http://www.savethebritishfilmindustry.com/2010/07/high-noon-in-pinewood-takeover-shoot-out/

    You are going to be left with Elstree (only about 15% of Pinewood-Shepperton capacity) unless you start campaigning, petitioning to the Government now rather than the misguided attempt to save fatcat bureaucrats while killing the industry and driving abroad its major investor. Yes, ideally we get UK film financing and distribution. But people adore Hollywood blockbusters and adore to work on them. So why not have both ?
    http://www.savethebritishfilmindustry.com/2010/07/simon-cowell-would-approve-as-elstree-studios-expands-to-6-sound-stages-grabs-sherlock-holmes-and-is-gunning-for-007-james-bond/
    Lest the very young forget...‘Chariots of Fire’ was made quite happily without The UK Film Council. Ditto prior to the utterly wasteful on themselves bureaucrats getting your taxes to play with, yes PRIOR to The UKFC we had ‘A Fish Called Wanda’, ‘Four Weddings and A Funeral’, ‘Trainspotting’, ‘Shallow Grave’, ‘My Left Foot’, ‘Elizabeth’, ‘Crying Game; ‘Mona Lisa’ , ‘Notting Hill’ ‘The Winslow Boy’, ‘Lock Stock and Two Smoking Barrels’, ‘Shakespeare In Love’, ‘Sliding Doors’. ‘Little Voice’, ‘Mrs Brown’, ‘Hamlet’.'Brassed Off’, ‘Jude’, ‘Wind in The Willows’, ‘Sense and Sensibility’, ‘Madness of King George’, etc etc let alone The 007 James Bond films, and not forgetting the 15% of Hollywood movies made at Pinewood and Shepperton and Elstree Studios each year…….
    There is hope but not if people fall for The UKFC con tricks. We were better off before them, and will be better off after them. You might even get a few film jobs soon.
    Once again very best of success to you in getting a film job with as you say "No rich parents, no family connections, no hope"....there is hope for you because the tide HAS turned. The letter in Variety or British papers, even The Metro, might get you a break. All the best.
    Jonathan Stuart-Brown
    http://www.savethebritishfilmindustry.com/

    ReplyDelete
  6. Sam, a mate of mine, who has merely worked on more than 200 movies you have heard of
    http://www.savethebritishfilmindustry.com/2010/07/httpwww-savethebritishfilmindustry-com201007vic-armstrong-should-now-direct-the-next-007-james-bond-movie/

    and who has his BAFTA
    has this advice for you

    "DREAM BIG, DREAMS DO COME TRUE"

    Vic is acknowledged by Spielberg, George Lucas, Arnold Scwarzenegger, Harrison Ford, Martin Scorsese, Stallone, Christopher Lee, Joss Ackland, as the best film technician in the world AND he is British.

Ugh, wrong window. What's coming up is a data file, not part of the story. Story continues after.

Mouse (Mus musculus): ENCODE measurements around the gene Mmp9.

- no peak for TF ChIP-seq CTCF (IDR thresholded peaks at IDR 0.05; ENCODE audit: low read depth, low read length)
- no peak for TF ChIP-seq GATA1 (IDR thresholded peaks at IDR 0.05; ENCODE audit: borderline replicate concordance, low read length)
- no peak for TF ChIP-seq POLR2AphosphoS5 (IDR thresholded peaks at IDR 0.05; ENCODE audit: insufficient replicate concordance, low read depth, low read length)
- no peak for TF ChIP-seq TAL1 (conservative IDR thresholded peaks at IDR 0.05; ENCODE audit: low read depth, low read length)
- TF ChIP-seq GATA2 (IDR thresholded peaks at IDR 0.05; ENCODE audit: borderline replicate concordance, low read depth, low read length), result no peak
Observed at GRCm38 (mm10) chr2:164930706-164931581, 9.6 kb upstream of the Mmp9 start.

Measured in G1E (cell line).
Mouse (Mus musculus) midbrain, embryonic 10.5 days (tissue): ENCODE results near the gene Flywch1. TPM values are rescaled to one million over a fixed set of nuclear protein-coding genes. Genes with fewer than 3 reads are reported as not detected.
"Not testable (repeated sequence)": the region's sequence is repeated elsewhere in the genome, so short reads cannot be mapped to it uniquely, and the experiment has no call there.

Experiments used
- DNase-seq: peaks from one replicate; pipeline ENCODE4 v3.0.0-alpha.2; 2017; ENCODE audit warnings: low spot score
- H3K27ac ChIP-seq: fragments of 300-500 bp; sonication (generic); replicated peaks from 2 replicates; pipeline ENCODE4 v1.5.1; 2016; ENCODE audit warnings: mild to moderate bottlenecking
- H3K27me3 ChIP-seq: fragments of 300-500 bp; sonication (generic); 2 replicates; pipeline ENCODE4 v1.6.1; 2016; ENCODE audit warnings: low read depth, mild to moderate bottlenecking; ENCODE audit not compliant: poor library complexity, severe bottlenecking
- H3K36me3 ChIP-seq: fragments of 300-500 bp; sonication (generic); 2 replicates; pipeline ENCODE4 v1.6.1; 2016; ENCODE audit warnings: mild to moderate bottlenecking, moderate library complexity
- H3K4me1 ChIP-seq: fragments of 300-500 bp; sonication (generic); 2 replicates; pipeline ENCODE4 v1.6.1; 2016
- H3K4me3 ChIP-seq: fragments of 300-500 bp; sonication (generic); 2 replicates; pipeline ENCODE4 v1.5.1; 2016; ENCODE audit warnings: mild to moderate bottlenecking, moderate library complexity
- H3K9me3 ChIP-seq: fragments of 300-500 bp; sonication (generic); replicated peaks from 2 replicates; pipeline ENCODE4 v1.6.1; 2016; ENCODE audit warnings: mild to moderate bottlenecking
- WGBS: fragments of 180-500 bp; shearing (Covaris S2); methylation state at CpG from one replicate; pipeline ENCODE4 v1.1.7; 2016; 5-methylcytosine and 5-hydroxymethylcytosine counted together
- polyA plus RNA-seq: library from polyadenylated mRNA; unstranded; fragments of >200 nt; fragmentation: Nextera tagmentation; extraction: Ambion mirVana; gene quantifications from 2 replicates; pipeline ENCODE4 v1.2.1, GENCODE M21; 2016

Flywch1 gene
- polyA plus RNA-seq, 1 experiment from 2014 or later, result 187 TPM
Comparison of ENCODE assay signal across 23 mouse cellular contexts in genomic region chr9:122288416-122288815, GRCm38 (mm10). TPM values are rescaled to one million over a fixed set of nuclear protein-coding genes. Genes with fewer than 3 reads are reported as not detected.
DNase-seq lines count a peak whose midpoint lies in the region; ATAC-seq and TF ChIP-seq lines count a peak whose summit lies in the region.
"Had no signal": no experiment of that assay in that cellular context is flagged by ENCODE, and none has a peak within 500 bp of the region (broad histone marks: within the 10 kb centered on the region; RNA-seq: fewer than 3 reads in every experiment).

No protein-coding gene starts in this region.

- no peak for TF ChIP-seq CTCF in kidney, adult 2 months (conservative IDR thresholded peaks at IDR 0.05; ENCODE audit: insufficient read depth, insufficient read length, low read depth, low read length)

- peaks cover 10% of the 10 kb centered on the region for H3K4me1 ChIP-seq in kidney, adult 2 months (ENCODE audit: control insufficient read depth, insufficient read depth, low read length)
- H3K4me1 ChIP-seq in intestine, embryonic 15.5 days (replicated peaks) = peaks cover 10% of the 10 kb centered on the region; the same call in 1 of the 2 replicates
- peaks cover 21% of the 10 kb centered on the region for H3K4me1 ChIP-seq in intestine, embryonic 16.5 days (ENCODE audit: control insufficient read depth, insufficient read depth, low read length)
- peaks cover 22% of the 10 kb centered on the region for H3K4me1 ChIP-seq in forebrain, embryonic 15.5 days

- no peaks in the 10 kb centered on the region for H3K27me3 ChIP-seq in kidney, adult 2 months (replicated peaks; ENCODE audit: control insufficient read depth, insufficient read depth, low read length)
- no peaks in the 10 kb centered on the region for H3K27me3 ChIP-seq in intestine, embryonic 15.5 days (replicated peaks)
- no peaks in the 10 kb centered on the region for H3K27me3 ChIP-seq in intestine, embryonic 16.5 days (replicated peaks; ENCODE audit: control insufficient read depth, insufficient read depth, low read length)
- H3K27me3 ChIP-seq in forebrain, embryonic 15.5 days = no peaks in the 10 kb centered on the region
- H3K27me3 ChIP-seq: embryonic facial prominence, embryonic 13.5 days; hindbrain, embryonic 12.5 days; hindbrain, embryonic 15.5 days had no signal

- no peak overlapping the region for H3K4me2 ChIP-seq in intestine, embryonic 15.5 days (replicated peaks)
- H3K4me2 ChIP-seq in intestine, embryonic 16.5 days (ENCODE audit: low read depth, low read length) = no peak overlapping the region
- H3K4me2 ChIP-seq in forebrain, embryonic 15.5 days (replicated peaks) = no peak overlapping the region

Here is a 9 minute sample of Vic’s genius. The last 90 seconds are sensational.
    A real unsung hero of British film manufacturing.

    http://www.vicarmstrong.com/show-reel/

    Plus his service to Dutch film making


    http://www.dailymotion.com/video/x1zamw_amsterdamned-boat-chase_shortfilms

    http://www.youtube.com/watch?v=RtFGvQb14qo

    Take heart Sam. Dream BIG !
    Write your info to papers, MPs, The Culture Secretary, The Prime Minister, Variety, Clint Eastwood's agent...regional papers..this can be your break.

    Jonathan Stuart-Brown

    www.savethebritishfilmindustry.com

    ReplyDelete
  7. Thanks Jonathan, it's appreciated. Also to 'Anonymous' - I realise that this was a couple of years ago, I was slagging them off then believe me, but I'm just writing it in reference to the current media frenzy over saving it. It might have changed for the better or worse, it's just a personal opinion and viewpoint.

    ReplyDelete
  8. Couldn't agree more. Good riddance to the gravy trainers. I hope this guarantees the likes of North West Vision are dead in the water too. What an absolute joke these institutions were. People who knew fuck all about film lording pockets of development money over everyone else.

    ReplyDelete
  9. http://www.guardian.co.uk/film/2010/aug/11/michael-winner-uk-film-council
    and even Michael Winner agrees with you!

    ReplyDelete
  10. Ed Vaizey has busted UKFC. They overplayed their hand. Maybe your email to him helped put him wise.
    http://www.savethebritishfilmindustry.com/2010/08/yes-ed-vaizey-the-evil-uk-film-council-have-been-using-tax-payer-millions-and-lies-to-whip-up-a-false-protest-to-save-75-fat-cat-bureaucrats/

    ReplyDelete